point, direct a new question at someone else in the caucus bloc. You can ask this other
person if he agrees with the power delegate. Or, you can ask a rhetorical question to
another delegate, in order to let this other delegate speak. You: Ghana, didnt you have
a similar idea about an education program?
Soon, youve asked everyone in the caucus bloc a question, and given everyone a
chance to speak. Assuming theres time left in the committeeand there might not be,
which is the risk to this techniquenow its your time to speak. And you can either use
this time to give your countrys position, or, even better, use it to start writing the
resolution. You: Well, I think we all agree that education should be part of the resolution.

I think everyone likes this part of Indias program, and this part of Ghanas idea. Lets
write them down. Booyahnow youre the author of the resolution.
The best delegate though, knows how to turn a rule into a strategy. The rule is, in order
for an amendment to be considered friendly, all sponsors must agree. Conversely (and
this is often left unexplained), it also means that if any one sponsor disagrees, the
amendment becomes unfriendly and is subject to voting by the committee, which is a
situation the power delegate would rather not face due to the potential for rejection.
Therefore, at any point, you can disagree and essentially veto the power delegate from
asserting control over your draft resolution. If your disagreement is considerate to your
loyal bloc allies and principled (on policy), you will have striped the power delegate of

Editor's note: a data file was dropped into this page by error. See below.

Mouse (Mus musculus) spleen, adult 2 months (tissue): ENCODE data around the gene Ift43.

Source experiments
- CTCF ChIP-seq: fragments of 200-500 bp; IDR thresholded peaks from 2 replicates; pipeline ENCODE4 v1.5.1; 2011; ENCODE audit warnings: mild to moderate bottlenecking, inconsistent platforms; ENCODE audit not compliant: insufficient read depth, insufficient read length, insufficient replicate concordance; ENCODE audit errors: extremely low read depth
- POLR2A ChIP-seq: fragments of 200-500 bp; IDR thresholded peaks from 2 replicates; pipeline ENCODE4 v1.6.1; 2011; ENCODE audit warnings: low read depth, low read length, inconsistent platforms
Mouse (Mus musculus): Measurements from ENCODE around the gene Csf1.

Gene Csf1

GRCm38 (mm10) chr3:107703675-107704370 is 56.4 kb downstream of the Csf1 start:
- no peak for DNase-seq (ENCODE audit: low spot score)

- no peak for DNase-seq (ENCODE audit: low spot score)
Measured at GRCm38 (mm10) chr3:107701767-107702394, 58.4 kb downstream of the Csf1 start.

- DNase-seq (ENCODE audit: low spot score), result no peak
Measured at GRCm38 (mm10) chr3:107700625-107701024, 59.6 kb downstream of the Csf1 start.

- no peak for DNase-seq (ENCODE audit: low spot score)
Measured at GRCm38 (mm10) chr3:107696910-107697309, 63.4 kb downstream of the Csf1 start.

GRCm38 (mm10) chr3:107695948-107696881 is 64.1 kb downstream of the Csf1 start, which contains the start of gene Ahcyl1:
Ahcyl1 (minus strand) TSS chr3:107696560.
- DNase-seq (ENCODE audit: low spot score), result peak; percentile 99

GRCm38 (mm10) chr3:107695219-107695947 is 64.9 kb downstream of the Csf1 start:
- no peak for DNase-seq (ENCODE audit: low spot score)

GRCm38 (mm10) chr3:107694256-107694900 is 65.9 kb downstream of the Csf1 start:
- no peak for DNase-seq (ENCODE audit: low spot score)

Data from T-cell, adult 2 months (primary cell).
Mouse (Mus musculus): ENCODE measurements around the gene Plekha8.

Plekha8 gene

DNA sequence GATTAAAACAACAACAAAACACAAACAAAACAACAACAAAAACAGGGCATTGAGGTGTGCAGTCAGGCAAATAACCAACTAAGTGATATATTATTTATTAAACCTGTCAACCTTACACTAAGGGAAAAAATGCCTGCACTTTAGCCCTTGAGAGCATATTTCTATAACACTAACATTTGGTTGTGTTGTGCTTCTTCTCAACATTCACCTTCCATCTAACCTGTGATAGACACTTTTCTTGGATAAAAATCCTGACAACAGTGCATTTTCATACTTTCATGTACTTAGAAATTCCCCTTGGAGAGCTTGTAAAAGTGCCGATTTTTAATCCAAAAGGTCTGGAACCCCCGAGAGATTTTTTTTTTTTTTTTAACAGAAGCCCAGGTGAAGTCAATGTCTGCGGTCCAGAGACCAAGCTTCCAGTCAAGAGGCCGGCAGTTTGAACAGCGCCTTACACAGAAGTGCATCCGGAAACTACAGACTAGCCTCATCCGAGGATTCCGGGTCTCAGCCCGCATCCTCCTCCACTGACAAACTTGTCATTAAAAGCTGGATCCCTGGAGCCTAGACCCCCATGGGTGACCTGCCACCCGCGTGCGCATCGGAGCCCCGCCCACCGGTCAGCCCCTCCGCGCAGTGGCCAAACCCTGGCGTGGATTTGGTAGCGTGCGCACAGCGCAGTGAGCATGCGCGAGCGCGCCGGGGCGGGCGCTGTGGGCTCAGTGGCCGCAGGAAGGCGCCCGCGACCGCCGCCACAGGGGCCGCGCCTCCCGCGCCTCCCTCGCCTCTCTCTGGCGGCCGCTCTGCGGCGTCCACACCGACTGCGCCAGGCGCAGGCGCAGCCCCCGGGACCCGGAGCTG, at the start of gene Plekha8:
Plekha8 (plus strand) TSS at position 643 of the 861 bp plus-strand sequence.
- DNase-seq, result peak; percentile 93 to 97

his/her source of power, the agreeing but exhausted group of sponsors.
Regardless, here are some basic tips for talking about your resolution:
1. State whether you are in favor or against the resolution.
2. In 1 sentence or 1 word, explain why you do or do not favor the resolution.
3. Pick 3 operative clauses to support your argument.
4. Encourage the committee to vote in favor or against the resolution.
For example: The Netherlands favors this resolution because it is comprehensive. Look
at clauses x, y, and z. [Explain what x, y, and z does] The resolution addresses all of the
major points that were brought up in debate. We encourage the committee to vote in
favor of the resolution.
Another example: The Netherlands is against this resolution because it is vague. Look at
clauses x, y, and z. [Explain what x, y, and z fail to do] The resolution does nothing. We
urge the committee to vote against the resolution.
I am assuming that you dont have a lot of time to talk about the resolution, so you need
to focus your speech. Using 1 sentence and 3 operative clauses to describe the
resolution makes it easier for the audience to remember what youre saying.